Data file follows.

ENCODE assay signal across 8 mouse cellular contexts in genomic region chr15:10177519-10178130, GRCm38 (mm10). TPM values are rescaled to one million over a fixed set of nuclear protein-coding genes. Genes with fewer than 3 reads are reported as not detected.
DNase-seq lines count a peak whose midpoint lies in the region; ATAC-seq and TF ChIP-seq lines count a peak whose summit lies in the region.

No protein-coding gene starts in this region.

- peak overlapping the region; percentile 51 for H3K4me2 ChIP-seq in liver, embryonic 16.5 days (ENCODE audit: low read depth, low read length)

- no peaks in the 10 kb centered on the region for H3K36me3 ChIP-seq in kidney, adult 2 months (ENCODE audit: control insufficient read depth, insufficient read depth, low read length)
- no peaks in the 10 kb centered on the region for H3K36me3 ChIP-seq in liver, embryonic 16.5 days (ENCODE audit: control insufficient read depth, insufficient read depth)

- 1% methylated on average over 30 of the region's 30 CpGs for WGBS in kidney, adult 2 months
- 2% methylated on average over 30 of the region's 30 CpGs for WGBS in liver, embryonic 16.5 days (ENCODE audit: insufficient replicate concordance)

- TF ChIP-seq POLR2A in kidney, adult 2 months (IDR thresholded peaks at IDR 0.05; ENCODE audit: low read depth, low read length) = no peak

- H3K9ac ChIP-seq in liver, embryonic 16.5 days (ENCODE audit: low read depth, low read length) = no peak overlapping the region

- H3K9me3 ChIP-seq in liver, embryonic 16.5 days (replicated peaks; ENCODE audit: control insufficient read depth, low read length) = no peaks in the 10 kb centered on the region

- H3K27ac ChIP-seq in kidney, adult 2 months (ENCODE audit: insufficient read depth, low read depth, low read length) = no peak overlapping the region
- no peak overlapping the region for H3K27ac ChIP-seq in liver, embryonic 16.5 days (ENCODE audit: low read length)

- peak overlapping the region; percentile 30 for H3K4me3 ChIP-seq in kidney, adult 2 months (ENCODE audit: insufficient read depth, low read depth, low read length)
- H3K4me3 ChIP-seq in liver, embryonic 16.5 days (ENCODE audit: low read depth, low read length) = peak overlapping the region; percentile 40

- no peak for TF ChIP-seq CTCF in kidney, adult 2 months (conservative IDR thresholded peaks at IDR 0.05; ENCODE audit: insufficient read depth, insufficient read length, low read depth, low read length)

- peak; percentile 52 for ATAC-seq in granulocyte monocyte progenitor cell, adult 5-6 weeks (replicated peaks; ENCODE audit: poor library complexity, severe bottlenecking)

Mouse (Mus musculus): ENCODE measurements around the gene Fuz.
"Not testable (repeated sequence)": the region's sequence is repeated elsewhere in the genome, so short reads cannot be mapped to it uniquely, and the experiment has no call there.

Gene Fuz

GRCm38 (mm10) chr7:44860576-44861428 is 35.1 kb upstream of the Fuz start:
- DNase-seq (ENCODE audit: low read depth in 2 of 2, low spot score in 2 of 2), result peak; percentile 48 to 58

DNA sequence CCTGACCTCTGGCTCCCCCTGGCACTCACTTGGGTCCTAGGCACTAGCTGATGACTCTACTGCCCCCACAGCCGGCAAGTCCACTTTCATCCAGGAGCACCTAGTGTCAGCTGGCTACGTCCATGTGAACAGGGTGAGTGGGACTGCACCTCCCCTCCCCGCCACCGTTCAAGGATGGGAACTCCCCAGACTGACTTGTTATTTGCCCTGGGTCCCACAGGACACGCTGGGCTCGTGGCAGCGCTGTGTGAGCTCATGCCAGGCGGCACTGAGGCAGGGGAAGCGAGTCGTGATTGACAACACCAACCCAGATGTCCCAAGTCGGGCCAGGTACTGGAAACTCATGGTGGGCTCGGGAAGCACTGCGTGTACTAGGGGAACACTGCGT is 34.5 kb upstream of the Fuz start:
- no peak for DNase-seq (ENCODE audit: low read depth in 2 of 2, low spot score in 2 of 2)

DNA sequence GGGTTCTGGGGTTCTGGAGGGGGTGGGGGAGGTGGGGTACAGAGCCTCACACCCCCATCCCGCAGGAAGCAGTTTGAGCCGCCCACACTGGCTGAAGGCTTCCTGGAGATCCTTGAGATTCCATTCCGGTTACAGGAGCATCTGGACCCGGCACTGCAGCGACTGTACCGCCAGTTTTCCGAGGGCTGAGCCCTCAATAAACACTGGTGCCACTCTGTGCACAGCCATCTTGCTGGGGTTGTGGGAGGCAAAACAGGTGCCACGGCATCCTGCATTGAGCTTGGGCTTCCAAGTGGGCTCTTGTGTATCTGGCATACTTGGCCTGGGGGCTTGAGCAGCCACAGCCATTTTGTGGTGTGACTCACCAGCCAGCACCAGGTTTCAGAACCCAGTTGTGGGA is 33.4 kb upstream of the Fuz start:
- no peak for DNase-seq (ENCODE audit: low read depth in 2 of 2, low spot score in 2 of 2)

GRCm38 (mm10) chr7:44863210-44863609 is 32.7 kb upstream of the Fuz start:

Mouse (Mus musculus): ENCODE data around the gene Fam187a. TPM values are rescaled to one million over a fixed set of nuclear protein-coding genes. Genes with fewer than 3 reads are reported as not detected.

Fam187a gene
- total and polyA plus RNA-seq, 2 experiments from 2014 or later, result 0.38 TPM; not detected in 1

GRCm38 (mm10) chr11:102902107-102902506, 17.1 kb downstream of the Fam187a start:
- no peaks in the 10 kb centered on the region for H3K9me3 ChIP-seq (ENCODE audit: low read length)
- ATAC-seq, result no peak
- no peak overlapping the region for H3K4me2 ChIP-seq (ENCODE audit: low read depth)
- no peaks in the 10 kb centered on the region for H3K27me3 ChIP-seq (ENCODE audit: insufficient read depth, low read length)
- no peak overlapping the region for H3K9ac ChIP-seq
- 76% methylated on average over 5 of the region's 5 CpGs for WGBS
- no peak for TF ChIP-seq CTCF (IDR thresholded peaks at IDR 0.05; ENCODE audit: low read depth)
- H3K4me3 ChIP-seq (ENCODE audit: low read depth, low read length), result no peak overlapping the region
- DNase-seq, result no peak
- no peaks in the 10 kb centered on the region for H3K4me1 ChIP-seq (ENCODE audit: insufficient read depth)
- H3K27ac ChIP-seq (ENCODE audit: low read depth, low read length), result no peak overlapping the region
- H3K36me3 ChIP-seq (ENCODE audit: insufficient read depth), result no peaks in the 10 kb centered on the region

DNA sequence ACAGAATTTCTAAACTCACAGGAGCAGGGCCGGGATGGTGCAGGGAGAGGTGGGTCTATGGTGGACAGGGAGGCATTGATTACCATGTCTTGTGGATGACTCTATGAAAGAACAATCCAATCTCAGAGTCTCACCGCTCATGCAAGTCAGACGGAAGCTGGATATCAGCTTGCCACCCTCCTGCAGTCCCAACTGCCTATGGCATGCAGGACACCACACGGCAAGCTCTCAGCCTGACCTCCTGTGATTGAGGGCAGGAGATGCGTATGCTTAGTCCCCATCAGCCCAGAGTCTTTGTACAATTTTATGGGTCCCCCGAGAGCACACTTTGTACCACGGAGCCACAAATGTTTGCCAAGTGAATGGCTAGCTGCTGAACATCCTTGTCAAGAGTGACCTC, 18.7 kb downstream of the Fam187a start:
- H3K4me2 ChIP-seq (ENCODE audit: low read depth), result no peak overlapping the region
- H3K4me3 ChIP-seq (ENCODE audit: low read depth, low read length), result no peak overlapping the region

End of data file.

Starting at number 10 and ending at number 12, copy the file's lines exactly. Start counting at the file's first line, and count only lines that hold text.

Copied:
- H3K9ac ChIP-seq in liver, embryonic 16.5 days (ENCODE audit: low read depth, low read length) = no peak overlapping the region

- H3K9me3 ChIP-seq in liver, embryonic 16.5 days (replicated peaks; ENCODE audit: control insufficient read depth, low read length) = no peaks in the 10 kb centered on the region

- H3K27ac ChIP-seq in kidney, adult 2 months (ENCODE audit: insufficient read depth, low read depth, low read length) = no peak overlapping the region